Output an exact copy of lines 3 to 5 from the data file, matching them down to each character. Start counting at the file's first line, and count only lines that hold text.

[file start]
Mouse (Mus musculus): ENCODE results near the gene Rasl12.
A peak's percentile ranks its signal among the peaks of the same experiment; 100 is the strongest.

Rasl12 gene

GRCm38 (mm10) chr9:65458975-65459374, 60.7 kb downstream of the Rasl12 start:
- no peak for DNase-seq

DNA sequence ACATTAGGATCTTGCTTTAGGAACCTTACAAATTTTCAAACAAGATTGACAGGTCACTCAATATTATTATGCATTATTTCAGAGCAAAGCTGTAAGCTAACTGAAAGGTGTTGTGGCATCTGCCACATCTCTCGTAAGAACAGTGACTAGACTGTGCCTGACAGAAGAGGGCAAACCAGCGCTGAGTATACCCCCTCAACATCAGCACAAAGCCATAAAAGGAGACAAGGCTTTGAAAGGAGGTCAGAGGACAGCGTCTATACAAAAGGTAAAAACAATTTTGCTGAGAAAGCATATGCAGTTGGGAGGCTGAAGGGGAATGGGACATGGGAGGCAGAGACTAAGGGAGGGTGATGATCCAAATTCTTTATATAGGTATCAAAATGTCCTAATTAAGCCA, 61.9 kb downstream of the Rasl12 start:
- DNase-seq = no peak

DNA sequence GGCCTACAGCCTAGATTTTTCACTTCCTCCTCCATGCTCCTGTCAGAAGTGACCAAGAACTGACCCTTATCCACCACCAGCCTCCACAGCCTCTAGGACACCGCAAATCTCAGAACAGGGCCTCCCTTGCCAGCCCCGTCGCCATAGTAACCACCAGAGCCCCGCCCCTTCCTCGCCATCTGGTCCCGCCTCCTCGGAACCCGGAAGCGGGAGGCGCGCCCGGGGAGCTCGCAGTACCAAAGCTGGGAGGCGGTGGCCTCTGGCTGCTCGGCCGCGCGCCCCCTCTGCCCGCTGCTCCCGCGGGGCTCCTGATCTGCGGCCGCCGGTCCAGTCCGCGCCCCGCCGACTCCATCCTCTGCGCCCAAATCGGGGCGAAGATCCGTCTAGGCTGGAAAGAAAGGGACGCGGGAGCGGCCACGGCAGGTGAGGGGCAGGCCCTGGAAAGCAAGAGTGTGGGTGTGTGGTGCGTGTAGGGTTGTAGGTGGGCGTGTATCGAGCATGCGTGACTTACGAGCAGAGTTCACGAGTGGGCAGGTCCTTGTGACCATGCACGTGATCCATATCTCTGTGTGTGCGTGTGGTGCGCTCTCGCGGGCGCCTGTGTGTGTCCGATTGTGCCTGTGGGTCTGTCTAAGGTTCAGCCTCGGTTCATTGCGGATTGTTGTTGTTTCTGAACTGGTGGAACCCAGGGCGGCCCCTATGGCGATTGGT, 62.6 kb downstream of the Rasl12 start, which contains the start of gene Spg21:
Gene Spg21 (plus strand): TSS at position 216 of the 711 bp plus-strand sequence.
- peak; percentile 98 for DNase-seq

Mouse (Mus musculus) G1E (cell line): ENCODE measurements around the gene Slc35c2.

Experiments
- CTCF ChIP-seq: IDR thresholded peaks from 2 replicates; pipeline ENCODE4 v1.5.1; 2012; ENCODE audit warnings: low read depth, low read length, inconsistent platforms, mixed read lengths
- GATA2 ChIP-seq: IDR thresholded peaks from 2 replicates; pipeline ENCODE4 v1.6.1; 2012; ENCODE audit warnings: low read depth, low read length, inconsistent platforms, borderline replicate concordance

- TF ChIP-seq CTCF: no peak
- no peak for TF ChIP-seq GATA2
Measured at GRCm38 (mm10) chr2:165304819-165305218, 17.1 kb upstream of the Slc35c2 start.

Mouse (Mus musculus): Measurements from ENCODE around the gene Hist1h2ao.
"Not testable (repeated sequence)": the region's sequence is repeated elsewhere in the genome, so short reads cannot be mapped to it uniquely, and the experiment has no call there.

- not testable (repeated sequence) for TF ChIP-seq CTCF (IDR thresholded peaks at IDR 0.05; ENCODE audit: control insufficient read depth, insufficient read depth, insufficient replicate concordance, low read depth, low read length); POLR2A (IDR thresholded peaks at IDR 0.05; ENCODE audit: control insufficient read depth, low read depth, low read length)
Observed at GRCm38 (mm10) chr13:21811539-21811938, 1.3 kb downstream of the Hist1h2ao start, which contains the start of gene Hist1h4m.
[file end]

Rasl12 gene

GRCm38 (mm10) chr9:65458975-65459374, 60.7 kb downstream of the Rasl12 start:
- no peak for DNase-seq